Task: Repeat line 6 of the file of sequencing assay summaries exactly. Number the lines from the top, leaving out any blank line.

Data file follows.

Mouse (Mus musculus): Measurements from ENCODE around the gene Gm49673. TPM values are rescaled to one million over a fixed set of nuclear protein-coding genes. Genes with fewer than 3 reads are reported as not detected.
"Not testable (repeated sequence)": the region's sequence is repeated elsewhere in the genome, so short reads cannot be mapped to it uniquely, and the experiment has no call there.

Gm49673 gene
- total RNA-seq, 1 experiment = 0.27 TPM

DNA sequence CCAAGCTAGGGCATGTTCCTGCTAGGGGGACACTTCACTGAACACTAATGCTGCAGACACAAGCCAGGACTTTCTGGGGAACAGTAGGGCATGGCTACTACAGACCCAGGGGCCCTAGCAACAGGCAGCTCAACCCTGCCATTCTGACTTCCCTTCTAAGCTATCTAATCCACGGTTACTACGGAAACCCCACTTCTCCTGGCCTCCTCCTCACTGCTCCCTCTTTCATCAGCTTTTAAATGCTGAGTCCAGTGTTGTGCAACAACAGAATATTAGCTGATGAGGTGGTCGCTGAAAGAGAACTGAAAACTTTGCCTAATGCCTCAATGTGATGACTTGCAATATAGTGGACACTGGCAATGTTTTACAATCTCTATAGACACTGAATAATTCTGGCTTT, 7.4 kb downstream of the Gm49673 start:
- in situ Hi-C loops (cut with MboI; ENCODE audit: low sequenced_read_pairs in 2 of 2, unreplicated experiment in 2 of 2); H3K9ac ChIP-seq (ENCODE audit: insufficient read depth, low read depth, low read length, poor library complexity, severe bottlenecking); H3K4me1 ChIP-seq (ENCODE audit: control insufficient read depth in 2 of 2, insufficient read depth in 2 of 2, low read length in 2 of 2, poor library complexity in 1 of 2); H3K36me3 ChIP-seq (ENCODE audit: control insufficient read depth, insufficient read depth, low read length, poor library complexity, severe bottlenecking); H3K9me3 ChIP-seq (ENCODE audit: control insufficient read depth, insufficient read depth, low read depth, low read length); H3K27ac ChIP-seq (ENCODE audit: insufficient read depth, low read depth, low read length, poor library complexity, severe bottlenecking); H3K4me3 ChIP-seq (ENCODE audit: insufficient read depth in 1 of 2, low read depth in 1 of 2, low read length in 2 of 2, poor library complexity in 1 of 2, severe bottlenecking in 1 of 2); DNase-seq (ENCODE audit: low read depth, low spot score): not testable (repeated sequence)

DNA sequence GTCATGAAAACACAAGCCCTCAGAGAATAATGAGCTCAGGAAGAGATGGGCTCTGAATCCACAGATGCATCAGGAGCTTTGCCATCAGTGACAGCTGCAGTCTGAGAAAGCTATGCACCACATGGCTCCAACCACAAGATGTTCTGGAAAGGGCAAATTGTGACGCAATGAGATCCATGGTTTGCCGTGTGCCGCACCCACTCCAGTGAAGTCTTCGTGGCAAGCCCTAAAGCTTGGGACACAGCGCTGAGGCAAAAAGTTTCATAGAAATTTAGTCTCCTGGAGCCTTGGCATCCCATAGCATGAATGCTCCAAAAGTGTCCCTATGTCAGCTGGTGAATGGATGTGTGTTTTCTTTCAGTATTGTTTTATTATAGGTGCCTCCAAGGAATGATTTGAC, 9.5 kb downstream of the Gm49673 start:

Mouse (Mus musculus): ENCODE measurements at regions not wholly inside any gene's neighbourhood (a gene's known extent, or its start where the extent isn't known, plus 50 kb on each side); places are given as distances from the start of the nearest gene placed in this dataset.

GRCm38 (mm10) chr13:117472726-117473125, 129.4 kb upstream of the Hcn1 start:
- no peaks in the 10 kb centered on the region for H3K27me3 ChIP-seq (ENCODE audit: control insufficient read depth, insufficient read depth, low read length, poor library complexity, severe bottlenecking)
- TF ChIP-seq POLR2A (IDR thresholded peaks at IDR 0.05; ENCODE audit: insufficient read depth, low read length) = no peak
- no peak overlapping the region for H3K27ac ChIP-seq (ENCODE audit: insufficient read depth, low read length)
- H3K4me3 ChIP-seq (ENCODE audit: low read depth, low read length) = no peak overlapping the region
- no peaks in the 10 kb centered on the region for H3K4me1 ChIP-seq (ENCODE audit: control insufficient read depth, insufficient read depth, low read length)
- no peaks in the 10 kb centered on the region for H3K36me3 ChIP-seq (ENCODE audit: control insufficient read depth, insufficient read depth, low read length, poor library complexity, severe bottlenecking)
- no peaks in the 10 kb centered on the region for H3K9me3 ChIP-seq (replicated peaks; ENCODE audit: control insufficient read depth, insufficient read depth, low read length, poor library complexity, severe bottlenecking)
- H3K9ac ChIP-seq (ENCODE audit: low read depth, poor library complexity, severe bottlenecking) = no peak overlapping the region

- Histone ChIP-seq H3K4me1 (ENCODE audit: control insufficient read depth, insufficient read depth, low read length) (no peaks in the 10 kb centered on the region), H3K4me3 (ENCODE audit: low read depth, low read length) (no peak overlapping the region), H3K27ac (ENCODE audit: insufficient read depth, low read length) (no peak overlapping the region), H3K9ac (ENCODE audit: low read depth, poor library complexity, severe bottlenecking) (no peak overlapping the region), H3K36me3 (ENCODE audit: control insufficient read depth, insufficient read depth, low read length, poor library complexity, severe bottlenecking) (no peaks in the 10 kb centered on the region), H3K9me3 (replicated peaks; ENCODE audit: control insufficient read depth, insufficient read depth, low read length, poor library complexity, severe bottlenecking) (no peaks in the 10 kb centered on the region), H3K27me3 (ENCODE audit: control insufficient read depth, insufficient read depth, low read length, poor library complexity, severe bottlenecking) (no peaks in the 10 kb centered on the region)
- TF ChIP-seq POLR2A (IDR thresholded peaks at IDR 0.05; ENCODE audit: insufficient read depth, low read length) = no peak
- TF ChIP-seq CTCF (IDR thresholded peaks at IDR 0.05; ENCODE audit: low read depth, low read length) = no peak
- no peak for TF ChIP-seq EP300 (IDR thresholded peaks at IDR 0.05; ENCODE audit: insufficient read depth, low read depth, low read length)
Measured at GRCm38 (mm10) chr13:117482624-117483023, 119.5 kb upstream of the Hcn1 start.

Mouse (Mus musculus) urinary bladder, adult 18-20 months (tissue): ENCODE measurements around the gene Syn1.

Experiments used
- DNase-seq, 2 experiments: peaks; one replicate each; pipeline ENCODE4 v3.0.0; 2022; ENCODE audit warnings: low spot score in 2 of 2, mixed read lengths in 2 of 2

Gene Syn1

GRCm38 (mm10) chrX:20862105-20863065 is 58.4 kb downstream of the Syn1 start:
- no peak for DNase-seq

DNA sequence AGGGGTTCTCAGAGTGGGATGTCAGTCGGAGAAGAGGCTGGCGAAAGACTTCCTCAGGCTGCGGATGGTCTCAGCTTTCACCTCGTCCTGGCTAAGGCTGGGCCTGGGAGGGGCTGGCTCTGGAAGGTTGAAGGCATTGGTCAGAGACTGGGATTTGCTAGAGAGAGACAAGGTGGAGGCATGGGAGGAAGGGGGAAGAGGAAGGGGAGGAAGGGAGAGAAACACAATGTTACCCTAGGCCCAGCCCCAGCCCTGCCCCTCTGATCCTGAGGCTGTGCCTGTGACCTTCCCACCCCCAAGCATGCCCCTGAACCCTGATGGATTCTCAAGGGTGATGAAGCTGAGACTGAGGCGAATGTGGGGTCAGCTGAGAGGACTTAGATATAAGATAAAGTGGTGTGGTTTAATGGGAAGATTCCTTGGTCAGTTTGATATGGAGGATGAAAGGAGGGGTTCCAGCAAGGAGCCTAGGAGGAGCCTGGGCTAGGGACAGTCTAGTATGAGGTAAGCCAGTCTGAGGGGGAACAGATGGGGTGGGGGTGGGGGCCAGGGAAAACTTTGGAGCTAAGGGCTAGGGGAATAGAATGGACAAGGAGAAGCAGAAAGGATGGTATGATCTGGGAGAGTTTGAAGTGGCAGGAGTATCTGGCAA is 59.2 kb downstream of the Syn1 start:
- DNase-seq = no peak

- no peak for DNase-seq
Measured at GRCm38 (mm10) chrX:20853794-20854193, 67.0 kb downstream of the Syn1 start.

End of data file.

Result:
- in situ Hi-C loops (cut with MboI; ENCODE audit: low sequenced_read_pairs in 2 of 2, unreplicated experiment in 2 of 2); H3K9ac ChIP-seq (ENCODE audit: insufficient read depth, low read depth, low read length, poor library complexity, severe bottlenecking); H3K4me1 ChIP-seq (ENCODE audit: control insufficient read depth in 2 of 2, insufficient read depth in 2 of 2, low read length in 2 of 2, poor library complexity in 1 of 2); H3K36me3 ChIP-seq (ENCODE audit: control insufficient read depth, insufficient read depth, low read length, poor library complexity, severe bottlenecking); H3K9me3 ChIP-seq (ENCODE audit: control insufficient read depth, insufficient read depth, low read depth, low read length); H3K27ac ChIP-seq (ENCODE audit: insufficient read depth, low read depth, low read length, poor library complexity, severe bottlenecking); H3K4me3 ChIP-seq (ENCODE audit: insufficient read depth in 1 of 2, low read depth in 1 of 2, low read length in 2 of 2, poor library complexity in 1 of 2, severe bottlenecking in 1 of 2); DNase-seq (ENCODE audit: low read depth, low spot score): not testable (repeated sequence)